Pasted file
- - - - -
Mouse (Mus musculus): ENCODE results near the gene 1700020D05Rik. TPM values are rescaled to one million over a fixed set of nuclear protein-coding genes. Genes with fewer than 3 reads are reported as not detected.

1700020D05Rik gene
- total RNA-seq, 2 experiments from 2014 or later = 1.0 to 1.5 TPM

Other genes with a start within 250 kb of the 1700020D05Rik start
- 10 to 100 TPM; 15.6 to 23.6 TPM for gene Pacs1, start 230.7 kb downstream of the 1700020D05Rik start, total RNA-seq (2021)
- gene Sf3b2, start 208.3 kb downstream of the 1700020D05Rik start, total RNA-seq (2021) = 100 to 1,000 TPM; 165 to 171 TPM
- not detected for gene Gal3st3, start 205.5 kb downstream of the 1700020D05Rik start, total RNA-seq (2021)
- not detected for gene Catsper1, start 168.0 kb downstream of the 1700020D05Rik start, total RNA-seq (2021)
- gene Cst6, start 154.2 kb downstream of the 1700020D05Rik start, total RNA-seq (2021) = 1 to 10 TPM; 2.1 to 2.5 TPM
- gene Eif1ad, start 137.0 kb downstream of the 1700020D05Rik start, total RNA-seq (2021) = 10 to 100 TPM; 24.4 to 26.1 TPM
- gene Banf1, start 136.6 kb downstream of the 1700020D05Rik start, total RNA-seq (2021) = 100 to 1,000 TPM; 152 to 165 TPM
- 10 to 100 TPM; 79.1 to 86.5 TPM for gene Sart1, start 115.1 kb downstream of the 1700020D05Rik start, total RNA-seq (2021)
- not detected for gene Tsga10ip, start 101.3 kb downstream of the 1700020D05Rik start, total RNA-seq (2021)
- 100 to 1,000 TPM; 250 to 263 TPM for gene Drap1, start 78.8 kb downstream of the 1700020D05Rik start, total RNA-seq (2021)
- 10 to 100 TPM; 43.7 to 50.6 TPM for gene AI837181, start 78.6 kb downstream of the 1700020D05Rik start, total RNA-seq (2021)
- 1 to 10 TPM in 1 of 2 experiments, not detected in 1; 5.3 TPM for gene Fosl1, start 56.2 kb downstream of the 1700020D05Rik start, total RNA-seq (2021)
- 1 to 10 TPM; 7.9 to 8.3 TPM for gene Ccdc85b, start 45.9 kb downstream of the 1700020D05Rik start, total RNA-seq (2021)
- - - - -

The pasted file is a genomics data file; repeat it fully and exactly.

Mouse (Mus musculus): ENCODE results near the gene 1700020D05Rik. TPM values are rescaled to one million over a fixed set of nuclear protein-coding genes. Genes with fewer than 3 reads are reported as not detected.

1700020D05Rik gene
- total RNA-seq, 2 experiments from 2014 or later = 1.0 to 1.5 TPM

Other genes with a start within 250 kb of the 1700020D05Rik start
- 10 to 100 TPM; 15.6 to 23.6 TPM for gene Pacs1, start 230.7 kb downstream of the 1700020D05Rik start, total RNA-seq (2021)
- gene Sf3b2, start 208.3 kb downstream of the 1700020D05Rik start, total RNA-seq (2021) = 100 to 1,000 TPM; 165 to 171 TPM
- not detected for gene Gal3st3, start 205.5 kb downstream of the 1700020D05Rik start, total RNA-seq (2021)
- not detected for gene Catsper1, start 168.0 kb downstream of the 1700020D05Rik start, total RNA-seq (2021)
- gene Cst6, start 154.2 kb downstream of the 1700020D05Rik start, total RNA-seq (2021) = 1 to 10 TPM; 2.1 to 2.5 TPM
- gene Eif1ad, start 137.0 kb downstream of the 1700020D05Rik start, total RNA-seq (2021) = 10 to 100 TPM; 24.4 to 26.1 TPM
- gene Banf1, start 136.6 kb downstream of the 1700020D05Rik start, total RNA-seq (2021) = 100 to 1,000 TPM; 152 to 165 TPM
- 10 to 100 TPM; 79.1 to 86.5 TPM for gene Sart1, start 115.1 kb downstream of the 1700020D05Rik start, total RNA-seq (2021)
- not detected for gene Tsga10ip, start 101.3 kb downstream of the 1700020D05Rik start, total RNA-seq (2021)
- 100 to 1,000 TPM; 250 to 263 TPM for gene Drap1, start 78.8 kb downstream of the 1700020D05Rik start, total RNA-seq (2021)
- 10 to 100 TPM; 43.7 to 50.6 TPM for gene AI837181, start 78.6 kb downstream of the 1700020D05Rik start, total RNA-seq (2021)
- 1 to 10 TPM in 1 of 2 experiments, not detected in 1; 5.3 TPM for gene Fosl1, start 56.2 kb downstream of the 1700020D05Rik start, total RNA-seq (2021)
- 1 to 10 TPM; 7.9 to 8.3 TPM for gene Ccdc85b, start 45.9 kb downstream of the 1700020D05Rik start, total RNA-seq (2021)